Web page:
Suna argues that "Royce's opinion testimony was based upon a developmental analysis unknown to appraisal literature, unique to him and on factual assumptions which were without any reasonable foundation." The FDIC accurately notes that it was the job of the magistrate judge hearing the case to make the determinations about reliability and relevancy. We should not disturb the findings of Magistrate Eagan unless they are clearly erroneous. See Carter v. South Cent. Bell, 912 F.2d 832, 841 (5th Cir.1990) ("A magistrate trying a case with the consent of the parties is entitled to the same deference that is given to findings of a district judge."), cert. denied, 501 U.S. 1260, 111 S.Ct. 2916, 115 L.Ed.2d 1079 (1991); see also American Soc'y of Composers, Authors & Publishers v. Showtime/The Movie Channel, Inc., 912 F.2d 563, 569 (2d Cir.1990). While Royce's testimony is lengthy and not as clear as we might wish, there is ample evidence to support the position taken by the district court. For example, Royce testified at several points that the valuation method he used was a hybrid of two widely-recognized methods and was the most appropriate method for valuing the class of property at issue. Suna argues that certain portions of Royce's testimony contradicted other portions. While this may in fact be true, it was for the district court, in its discretion, to determine the relative weight to place on the differing portions of the testimony. We are unable to conclude that Magistrate Eagan abused his discretion in finding that Royce's testimony was reliable and relevant.

B. The Rebuttal Testimony


Magistrate Eagan allowed an FDIC witness, John LoMonte, to testify in rebuttal but made clear that LoMonte's testimony was to be confined to a rebuttal of the testimony of Sachs's appraisal expert, Norman Benedict. Magistrate Eagan stated:


I will allow you to put him on to rebut anything that Mr. Benedict has said, and that may mean that he just has a different opinion of that. The only thing that Mr. Benedict testified to was on a comparison basis. He did not testify on any other basis than that. So I'm sure I would not allow it on any other method of appraisal because that would be just a chance for you to get a second bite of the apple.


Suna asserts not only that LoMonte did not restrict his testimony to rebuttal of Benedict's testimony, but also that Magistrate Eagan impermissibly relied on the improper portions of the LoMonte testimony in adopting the FDIC valuation. Suna claims that "[a]s a matter of law, the testimony of LoMonte should not have been used as a basis for valuing the Property." Suna offers no authority to support this argument, nor have we been able to locate any. To the contrary, it is well-settled that "[a] district court has wide discretion in determining whether to permit evidence on rebuttal." United States v. Tejada, 956 F.2d 1256, 1266 (2d Cir.), cert. denied, 506 U.S. 841, 113 S.Ct. 124, 121 L.Ed.2d 80 (1992); see also United States v. Hiss, 185 F.2d 822, 832 (2d Cir.1950) (Whether certain testimony should have been received in rebuttal is a "matter[ ] so clearly within the discretion of the judge ... that we think no more need be said.... [W]hat is within the scope of permissible contradiction is largely a matter of avoiding confusion of issues, and as such should be left to the discretion of the trial judge."), cert. denied, 340 U.S. 948, 71 S.Ct. 532, 95 L.Ed. 683 (1951). Nothing in the record of this case leads us to conclude that Magistrate Eagan abused his discretion in allowing LoMonte's testimony and in taking it into consideration in reaching his decision.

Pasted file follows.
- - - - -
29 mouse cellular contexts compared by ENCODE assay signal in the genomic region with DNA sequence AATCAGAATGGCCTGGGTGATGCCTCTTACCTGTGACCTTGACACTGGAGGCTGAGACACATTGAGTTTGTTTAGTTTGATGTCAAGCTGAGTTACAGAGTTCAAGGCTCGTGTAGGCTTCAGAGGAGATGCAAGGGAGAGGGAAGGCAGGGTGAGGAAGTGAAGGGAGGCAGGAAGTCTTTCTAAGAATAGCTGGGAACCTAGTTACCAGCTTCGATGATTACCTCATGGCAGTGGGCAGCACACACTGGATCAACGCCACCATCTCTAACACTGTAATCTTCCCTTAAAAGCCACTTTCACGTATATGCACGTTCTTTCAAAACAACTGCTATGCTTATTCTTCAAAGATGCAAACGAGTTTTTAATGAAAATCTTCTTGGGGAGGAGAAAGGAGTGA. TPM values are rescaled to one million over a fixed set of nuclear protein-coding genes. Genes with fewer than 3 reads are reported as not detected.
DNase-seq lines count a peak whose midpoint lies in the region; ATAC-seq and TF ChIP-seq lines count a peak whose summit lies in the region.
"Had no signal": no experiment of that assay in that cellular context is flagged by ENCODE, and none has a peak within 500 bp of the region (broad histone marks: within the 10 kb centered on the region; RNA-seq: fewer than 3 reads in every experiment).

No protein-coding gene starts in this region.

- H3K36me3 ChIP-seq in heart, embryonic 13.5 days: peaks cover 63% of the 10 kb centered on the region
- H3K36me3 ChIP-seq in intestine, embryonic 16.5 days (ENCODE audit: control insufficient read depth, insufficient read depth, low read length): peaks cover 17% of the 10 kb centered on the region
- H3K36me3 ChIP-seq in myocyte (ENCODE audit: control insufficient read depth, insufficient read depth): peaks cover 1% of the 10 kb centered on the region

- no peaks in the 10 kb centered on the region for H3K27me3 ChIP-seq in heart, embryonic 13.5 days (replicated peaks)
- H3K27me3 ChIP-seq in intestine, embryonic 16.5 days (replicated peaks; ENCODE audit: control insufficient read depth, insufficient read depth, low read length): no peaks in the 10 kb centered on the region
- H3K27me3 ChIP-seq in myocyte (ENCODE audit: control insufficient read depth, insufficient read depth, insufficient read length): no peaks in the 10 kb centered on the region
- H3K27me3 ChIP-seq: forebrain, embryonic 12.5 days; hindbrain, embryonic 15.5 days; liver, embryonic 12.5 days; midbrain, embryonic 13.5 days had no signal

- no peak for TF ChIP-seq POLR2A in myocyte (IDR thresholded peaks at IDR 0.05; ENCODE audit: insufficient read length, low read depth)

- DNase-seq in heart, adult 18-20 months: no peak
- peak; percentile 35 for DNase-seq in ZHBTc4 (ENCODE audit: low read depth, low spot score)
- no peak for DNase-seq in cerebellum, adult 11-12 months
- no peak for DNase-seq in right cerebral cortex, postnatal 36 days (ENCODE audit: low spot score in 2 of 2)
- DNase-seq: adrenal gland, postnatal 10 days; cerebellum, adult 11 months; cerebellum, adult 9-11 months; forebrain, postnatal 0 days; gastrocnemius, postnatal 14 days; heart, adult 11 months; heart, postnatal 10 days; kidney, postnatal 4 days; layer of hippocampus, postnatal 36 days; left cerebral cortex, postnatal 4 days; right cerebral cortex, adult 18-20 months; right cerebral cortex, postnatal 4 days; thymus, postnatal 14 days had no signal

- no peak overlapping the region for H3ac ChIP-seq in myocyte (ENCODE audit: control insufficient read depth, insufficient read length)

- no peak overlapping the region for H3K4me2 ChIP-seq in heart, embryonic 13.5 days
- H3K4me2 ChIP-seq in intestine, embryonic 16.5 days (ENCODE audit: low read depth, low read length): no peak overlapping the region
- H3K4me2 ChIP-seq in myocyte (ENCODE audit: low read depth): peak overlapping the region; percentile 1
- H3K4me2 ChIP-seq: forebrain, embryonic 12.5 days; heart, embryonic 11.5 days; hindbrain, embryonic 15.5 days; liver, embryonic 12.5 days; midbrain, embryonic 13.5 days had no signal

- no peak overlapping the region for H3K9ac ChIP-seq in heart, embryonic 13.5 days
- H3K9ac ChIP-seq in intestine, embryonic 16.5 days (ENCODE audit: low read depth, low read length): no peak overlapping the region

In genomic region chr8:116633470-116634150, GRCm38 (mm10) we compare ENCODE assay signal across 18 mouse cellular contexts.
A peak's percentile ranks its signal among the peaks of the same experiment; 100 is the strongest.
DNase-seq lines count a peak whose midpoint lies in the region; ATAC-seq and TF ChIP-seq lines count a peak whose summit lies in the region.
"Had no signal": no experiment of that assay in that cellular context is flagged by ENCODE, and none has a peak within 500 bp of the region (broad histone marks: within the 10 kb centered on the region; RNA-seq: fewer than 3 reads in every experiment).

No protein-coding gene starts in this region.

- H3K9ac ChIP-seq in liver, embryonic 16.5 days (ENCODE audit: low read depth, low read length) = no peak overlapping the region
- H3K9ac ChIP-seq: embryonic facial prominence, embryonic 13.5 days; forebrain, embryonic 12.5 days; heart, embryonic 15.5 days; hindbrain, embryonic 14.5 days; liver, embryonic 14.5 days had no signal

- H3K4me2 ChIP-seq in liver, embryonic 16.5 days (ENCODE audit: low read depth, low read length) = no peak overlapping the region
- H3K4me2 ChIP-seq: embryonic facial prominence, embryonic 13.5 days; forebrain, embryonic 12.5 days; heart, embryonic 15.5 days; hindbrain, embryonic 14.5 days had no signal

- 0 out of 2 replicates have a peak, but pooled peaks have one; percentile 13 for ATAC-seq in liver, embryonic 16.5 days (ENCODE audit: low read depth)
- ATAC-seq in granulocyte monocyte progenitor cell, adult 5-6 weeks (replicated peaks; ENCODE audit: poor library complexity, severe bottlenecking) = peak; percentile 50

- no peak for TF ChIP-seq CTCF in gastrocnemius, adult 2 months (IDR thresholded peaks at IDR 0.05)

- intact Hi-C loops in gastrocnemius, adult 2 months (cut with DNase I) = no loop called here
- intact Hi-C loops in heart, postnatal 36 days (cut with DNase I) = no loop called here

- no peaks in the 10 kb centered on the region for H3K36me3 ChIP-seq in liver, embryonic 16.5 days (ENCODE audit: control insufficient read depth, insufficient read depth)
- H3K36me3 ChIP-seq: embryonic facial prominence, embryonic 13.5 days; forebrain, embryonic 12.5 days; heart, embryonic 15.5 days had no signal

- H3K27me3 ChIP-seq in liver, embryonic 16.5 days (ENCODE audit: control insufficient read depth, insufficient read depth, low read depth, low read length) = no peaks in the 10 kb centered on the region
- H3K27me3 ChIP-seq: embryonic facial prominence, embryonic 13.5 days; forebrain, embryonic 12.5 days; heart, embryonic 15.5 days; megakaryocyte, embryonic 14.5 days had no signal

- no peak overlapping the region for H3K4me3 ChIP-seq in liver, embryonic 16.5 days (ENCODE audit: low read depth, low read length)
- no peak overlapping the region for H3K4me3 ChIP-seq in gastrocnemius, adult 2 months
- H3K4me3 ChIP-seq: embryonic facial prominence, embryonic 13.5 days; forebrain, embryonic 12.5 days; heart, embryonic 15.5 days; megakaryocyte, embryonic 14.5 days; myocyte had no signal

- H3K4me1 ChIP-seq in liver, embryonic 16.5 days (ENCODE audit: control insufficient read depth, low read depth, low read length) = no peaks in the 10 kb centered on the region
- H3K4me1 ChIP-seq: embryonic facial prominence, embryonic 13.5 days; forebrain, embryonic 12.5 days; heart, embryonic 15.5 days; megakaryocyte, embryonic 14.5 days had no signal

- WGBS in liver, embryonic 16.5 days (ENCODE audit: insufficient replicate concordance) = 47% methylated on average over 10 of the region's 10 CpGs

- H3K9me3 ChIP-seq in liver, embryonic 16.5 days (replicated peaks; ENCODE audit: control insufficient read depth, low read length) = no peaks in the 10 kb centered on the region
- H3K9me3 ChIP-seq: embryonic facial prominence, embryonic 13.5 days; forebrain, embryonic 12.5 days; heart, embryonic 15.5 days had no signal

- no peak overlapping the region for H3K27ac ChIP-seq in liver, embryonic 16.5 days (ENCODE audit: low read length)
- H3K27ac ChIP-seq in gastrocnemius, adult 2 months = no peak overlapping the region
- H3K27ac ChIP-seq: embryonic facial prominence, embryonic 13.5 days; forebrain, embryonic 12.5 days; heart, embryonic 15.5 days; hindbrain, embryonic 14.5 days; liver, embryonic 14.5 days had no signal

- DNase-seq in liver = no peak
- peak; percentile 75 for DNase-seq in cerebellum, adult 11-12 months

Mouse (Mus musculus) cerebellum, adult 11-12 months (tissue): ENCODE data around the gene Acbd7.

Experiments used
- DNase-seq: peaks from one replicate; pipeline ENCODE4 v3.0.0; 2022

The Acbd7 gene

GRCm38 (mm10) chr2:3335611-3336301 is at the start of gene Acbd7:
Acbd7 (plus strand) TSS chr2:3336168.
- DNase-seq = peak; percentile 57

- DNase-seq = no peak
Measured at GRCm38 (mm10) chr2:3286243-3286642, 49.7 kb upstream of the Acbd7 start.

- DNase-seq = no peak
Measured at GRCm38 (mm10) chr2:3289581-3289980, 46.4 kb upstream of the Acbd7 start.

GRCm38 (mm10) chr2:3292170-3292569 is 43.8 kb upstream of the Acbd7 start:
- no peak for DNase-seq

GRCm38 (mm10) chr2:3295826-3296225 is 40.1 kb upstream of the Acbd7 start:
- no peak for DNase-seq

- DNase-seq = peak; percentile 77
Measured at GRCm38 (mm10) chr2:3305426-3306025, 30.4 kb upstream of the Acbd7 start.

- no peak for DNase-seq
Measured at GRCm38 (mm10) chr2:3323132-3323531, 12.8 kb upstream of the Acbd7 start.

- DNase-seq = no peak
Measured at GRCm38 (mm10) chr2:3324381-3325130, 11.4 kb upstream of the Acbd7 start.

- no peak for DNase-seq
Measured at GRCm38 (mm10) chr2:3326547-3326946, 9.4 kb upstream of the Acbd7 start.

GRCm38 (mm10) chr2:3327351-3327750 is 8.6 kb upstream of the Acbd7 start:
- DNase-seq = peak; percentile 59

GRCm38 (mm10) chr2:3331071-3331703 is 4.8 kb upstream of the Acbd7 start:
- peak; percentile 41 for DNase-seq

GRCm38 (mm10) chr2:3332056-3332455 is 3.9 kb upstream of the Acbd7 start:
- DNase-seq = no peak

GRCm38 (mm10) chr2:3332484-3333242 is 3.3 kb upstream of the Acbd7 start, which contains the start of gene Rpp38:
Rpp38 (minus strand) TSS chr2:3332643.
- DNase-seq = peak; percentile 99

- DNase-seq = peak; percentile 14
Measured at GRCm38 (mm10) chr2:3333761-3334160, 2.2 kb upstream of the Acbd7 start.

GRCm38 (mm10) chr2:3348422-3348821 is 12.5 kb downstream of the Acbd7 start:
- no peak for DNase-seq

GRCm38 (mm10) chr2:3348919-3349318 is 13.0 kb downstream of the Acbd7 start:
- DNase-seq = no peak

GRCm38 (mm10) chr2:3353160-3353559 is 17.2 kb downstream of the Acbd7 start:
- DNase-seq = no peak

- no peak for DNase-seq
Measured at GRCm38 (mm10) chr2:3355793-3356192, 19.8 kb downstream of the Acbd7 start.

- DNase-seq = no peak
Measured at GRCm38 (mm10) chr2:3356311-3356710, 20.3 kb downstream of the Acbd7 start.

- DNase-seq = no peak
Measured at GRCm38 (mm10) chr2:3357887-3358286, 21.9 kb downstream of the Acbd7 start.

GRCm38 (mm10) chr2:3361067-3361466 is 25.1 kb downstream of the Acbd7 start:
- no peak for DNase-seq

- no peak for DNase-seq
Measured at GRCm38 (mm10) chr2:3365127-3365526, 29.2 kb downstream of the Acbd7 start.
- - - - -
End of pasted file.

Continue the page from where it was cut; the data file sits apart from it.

For the foregoing reasons, we affirm the judgment of the district court.


Celentano, a defendant below, filed a notice of appeal but did not file a brief. We therefore address any claims he may have only to the extent that they are raised by Suna and Sachs


Because the parties consented to a full trial before a magistrate and agreed that any appeal would be to the circuit court rather than to a district judge, the January 13, 1995 document signed by Magistrate Eagan was a final appealable order. The document was erroneously styled a "recommended ruling," which apparently led counsel for Suna to file objections (on January 30, 1995) and also led District Judge Dorsey to enter an "Endorsement of Magistrate's Ruling" (on February 3, 1995). Notwithstanding this technical error, the parties do not dispute the finality of Magistrate Eagan's judgment or our ability to review the same